Japan Display Company (JDI) this week announced the development of its first Micro LED module, which will provide a pixel density of 265 PPI and a maximum brightness of 3000 nits as the basis for the next generation of displays and televisions. With a 1.6-inch square design and a resolution of 300 x 300 pixels, the company plans to demonstrate the prototype at the Fintech Japan 2019 show later this week.
(Image via AnandTech)
The prototype is known to be based on glo,” one of the pioneers of Micro LED, with the nitride LED chip and JDI’s own LTPS backplane. As part of the Micro-LED display development process, it wants to assemble full-size displays from a single module.
This approach not only helps improve yield (rather than a small few flaws that result in the scrapping of a large panel), but also allows manufacturers to easily change the number of modules to support many different resolutions and aspect ratios.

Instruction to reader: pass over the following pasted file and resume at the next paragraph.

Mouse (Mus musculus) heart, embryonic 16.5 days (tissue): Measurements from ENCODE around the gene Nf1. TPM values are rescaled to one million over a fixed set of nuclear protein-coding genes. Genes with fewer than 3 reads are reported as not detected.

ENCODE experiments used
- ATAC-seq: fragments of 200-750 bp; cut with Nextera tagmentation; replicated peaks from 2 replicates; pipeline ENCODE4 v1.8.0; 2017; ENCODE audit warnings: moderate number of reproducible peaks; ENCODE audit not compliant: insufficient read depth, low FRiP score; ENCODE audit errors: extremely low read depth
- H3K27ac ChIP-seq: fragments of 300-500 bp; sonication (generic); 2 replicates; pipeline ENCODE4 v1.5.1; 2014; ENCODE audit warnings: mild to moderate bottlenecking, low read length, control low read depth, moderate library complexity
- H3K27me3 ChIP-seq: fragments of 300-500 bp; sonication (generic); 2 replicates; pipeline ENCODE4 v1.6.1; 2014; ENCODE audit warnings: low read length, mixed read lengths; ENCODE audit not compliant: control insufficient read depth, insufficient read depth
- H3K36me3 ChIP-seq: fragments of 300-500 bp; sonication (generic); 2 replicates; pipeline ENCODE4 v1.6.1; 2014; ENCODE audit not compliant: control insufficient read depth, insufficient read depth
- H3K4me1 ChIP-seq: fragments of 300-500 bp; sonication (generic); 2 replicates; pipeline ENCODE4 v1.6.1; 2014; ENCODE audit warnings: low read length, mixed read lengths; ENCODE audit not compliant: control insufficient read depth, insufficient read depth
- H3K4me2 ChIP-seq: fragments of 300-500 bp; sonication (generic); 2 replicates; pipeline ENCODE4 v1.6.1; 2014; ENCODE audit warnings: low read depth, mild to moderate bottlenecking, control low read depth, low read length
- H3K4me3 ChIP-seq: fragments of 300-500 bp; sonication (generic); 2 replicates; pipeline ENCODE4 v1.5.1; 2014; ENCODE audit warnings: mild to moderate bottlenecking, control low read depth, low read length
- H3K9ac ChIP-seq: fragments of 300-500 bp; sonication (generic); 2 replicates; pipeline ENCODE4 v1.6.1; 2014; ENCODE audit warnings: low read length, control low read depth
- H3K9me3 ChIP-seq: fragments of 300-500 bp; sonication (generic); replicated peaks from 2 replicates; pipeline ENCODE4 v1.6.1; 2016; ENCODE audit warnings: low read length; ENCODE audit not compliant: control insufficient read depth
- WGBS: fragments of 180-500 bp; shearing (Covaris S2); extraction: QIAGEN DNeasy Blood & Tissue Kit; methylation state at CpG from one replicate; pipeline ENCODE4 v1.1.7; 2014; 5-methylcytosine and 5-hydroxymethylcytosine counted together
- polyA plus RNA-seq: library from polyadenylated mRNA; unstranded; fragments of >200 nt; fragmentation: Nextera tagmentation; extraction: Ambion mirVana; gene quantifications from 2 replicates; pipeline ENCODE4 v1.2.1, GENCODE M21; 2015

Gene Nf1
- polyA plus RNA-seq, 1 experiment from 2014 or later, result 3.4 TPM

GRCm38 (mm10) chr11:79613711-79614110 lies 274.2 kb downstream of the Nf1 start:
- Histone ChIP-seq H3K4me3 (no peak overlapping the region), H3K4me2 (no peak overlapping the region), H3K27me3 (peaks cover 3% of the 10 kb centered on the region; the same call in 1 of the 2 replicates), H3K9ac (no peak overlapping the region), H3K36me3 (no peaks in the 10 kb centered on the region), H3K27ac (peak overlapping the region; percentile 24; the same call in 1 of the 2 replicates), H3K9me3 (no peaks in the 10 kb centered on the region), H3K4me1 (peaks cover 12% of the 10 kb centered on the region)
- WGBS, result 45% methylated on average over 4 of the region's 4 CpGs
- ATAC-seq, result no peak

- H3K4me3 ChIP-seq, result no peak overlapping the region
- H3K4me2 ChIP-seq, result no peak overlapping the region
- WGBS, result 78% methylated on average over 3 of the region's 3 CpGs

The good news is that Japan Display has made significant progress in prototype modules. Even so, we are several years away from mass-produced commercial panels.
As a strong candidate for high-end displays and televisions, Micro LED technology is expected to take on a new wave in the next three to four years. Not only do you have the benefits of OLED (far beyond LCD), but it also includes independently controlled LEDs, high contrast, rapid response, and a wide viewing angle.
In addition, Micro LEDs avoid many of the drawbacks of OLEDs, such as bias color shifting and aging. There are many small companies working on Micro LED technology, and when only a few display/TV manufacturers have shown prototypes, the initial commercialization is small.